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August will feature a spectacular double-supermoon display.

At the beginning and end of August, the moon will be very close to Earth, making for spectacular lunar displays. There will be two supermoons this month, as the moon will be in each of these orbital locations while appearing full.

At 2:32 p.m. ET on Tuesday, the first of the supermoons will reach its closest approach to Earth of about 222,158 miles (357,530 kilometers), as calculated by retired NASA astronomer Fred Espenak. This will allow lunar gazers in Europe, the United Kingdom, Africa, and the Middle East to witness the orb at its brightest in the night sky. On the evening of August 1, observers in the United States can relax knowing that the moon will appear round. Due to their proximity, supermoons appear brighter and larger than ordinary full moons, however this is not always noticeable with the human eye.

The full moon this week is also known as the “sturgeon moon” because, according to The Old Farmer’s Almanac, this is the time of year when these giant freshwater fish were most readily available for capture in the Great Lakes by indigenous populations. In the United States, the sturgeon supermoon will be visible Tuesday evening after sunset if you face southeast.

On August 30, the full moon will be approximately 222,043 miles (357,344 kilometers) from Earth, making it a rare super blue moon.

The term “blue moon” is used to describe the rare occurrence of a second full moon in the same calendar month, which occurs roughly once every 2.5 years. For instance, the last blue moon was in October of 2020.

The almanac predicts that the super blue moon on August 30 will be at its brightest at 9:36 p.m. ET. If the weather cooperates, you can also see the heavenly body on the evening of August 31.

But keep in mind that despite the name, the color won’t be blue. According to the Encyclopaedia Britannica, the term “blue moon” comes from a 16th-century statement in which a blue moon meant something that never, and subsequently rarely, occurred.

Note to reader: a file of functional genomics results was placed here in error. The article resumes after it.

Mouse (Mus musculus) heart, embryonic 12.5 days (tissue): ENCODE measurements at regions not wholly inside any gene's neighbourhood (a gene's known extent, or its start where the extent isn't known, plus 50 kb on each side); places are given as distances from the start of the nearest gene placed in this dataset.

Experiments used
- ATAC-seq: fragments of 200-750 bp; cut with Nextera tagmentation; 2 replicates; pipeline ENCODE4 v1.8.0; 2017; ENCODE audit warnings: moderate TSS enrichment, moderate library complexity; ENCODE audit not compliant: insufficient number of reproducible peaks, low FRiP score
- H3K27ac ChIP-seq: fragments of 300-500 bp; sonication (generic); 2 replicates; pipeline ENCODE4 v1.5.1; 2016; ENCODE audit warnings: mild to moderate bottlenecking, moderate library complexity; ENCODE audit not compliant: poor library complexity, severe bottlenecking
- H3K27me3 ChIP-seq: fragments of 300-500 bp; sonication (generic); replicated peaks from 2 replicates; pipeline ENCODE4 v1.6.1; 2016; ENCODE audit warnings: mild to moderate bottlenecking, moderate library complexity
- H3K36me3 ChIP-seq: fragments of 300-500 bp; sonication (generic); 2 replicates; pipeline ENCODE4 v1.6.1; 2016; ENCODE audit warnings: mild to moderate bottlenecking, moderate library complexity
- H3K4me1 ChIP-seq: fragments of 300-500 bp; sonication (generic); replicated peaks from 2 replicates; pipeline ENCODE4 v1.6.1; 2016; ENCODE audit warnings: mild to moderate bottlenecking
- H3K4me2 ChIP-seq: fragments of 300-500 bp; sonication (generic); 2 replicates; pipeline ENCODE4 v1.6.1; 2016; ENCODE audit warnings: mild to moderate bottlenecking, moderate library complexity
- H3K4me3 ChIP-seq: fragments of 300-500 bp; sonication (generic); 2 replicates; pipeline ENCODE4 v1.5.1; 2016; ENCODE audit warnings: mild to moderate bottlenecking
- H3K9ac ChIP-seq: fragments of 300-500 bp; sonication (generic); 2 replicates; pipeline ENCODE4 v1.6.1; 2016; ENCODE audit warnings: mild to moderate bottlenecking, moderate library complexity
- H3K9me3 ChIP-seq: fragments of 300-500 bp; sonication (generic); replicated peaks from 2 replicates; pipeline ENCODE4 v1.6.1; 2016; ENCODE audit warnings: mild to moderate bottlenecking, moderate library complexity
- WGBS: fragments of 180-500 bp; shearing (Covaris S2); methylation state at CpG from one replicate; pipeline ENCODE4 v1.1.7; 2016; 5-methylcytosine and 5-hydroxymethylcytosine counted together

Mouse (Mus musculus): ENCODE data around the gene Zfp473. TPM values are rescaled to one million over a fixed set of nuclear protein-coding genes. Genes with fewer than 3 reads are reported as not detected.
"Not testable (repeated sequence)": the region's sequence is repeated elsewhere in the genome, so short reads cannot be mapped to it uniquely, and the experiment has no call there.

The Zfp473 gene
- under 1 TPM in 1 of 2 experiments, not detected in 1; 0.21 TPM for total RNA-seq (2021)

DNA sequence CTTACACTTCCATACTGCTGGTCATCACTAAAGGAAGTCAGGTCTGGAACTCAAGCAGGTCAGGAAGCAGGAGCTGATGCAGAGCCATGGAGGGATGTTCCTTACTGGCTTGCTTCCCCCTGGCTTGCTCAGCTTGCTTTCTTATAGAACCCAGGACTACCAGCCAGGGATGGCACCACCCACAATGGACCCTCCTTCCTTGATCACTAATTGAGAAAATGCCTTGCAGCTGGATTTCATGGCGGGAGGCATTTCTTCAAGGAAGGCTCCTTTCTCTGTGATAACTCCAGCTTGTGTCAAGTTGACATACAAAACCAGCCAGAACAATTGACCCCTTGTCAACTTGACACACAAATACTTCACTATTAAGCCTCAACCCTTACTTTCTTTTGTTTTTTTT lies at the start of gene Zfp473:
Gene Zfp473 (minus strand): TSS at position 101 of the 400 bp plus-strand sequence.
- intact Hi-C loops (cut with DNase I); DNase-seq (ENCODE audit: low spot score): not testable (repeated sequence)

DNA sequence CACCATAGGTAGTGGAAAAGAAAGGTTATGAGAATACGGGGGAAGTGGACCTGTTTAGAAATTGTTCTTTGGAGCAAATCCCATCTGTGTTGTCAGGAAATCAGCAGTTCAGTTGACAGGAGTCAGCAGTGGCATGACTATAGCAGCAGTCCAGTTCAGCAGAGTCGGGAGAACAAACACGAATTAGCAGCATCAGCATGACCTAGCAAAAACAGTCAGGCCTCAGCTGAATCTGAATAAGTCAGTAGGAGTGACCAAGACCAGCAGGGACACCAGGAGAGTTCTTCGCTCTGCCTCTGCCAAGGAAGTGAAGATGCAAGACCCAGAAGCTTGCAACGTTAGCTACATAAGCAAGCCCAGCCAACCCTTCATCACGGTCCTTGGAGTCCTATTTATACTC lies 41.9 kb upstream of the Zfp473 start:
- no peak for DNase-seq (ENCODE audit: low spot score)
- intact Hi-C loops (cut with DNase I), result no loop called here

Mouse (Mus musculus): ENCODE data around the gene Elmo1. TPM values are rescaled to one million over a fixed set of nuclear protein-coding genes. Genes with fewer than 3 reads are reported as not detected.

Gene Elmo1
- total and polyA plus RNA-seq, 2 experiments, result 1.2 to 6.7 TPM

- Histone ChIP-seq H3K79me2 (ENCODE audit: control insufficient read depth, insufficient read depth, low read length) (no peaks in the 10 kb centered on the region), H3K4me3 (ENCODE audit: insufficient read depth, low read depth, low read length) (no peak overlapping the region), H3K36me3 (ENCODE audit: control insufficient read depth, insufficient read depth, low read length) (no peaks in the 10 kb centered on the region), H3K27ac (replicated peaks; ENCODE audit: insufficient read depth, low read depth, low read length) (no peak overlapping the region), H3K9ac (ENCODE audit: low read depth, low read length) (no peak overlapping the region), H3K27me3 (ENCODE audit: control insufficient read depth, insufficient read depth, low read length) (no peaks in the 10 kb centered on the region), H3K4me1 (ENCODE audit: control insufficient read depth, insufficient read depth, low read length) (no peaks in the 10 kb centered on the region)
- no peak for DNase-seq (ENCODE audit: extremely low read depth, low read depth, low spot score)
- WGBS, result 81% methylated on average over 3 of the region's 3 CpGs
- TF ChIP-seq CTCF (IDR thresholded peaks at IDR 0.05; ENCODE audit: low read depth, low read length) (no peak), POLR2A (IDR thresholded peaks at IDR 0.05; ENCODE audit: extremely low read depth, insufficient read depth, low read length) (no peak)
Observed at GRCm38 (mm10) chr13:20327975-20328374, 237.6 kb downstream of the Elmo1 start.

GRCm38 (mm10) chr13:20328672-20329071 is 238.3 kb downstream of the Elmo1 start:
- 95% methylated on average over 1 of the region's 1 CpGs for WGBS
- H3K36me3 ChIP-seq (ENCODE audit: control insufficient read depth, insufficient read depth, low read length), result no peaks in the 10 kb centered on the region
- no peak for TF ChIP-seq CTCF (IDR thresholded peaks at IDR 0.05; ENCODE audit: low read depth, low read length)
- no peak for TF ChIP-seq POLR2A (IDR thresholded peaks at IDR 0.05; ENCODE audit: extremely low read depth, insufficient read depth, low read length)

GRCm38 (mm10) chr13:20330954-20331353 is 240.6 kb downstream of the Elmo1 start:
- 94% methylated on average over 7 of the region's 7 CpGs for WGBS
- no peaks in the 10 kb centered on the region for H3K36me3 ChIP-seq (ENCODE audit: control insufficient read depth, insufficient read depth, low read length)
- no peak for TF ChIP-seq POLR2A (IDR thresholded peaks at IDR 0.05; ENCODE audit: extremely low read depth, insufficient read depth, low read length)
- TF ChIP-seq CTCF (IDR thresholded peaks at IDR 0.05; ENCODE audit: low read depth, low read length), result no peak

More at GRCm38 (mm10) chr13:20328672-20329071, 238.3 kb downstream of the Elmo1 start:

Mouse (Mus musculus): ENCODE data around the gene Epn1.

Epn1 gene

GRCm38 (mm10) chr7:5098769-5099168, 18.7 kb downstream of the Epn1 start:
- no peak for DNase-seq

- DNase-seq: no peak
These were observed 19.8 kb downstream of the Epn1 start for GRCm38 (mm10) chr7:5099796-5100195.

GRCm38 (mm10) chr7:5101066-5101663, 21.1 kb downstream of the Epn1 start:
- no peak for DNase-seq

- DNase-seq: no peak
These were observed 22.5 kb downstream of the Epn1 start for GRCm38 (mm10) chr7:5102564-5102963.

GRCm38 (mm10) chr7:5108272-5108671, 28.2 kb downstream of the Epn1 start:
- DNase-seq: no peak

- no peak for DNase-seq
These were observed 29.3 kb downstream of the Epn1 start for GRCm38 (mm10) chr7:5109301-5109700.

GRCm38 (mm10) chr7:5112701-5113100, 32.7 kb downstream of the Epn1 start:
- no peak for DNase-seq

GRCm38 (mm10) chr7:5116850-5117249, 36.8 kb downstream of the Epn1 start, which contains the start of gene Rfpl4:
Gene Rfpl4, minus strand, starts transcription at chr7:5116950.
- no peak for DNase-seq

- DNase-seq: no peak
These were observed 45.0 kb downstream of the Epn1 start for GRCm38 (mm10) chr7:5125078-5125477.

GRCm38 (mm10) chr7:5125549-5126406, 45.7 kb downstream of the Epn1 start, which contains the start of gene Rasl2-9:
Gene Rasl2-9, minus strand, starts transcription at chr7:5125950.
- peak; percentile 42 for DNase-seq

What exactly are a full moon, supermoon, and blue moon?

When the sun completely lights up the near side of the moon at night, we see a full moon. This happens about once a month.

Supermoons occur less frequently.

The moon’s path around Earth is not perfectly round, which causes several phenomena. Instead, the moon follows an oval trajectory that brings it closer to Earth at certain stages of its orbit. NASA estimates that the precise distance between the Earth and the moon varies by approximately 26,222 miles (42,200 kilometers).

It is called a “supermoon” when the moon is full and at its closest approach to Earth (called “perigee” in scientific jargon).

According to the UK’s National Space Centre, this is a “perigean full moon,” and it can be up to 30% brighter and appear roughly 14% larger than full moons that occur at the moon’s farthest point from Earth.

The word “supermoon” has been criticized for being overused because it can be used to describe full moons that do not occur at the moon’s closest point to Earth and which do not always look significantly larger or brighter than regular full moons.

The name “supermoon” isn’t recognized by the International Astronomical Union, but NASA notes that “it’s used to describe a full Moon that comes within at least 90 percent of perigee.” And occurrences on the Moon like this aren’t rare: There are normally three or four supermoons per year.

Optical illusions cause the moon to appear larger when it is near the horizon, says Adam Block, a researcher and operations specialist at the Steward Observatory at the University of Arizona in Tucson. And whether or not the moon is in supermoon territory has nothing to do with that phenomena.

The illusion, Block said, “completely disappears” if one “turns around in the opposite direction” and is “flexible enough to bend over and look between your legs at the moon upside down.”

Although not uncommon or physically noticeable, supermoons do have an effect on Earth. NASA noted that higher tides can occur when the moon is physically closer to Earth.

However, blue moons are much less often. Originally referring to a full moon that occurred twice in one tropical year (the time between the spring and fall equinoxes), the word is now more generally used to describe the occurrence of two full moons in the same calendar month.

The full moon on August 30 is especially noteworthy because not all blue moons are supermoons. According to Espenak’s calculations, the next time there will be two supermoons in the same month is in January 2037.

The last full moon of the month in January 2018 was not only a blue moon and a supermoon, but it was also a blood moon, or total lunar eclipse, making for a truly amazing sky-watching experience. The full moon becomes reddish because of Earth’s shadow during these times.

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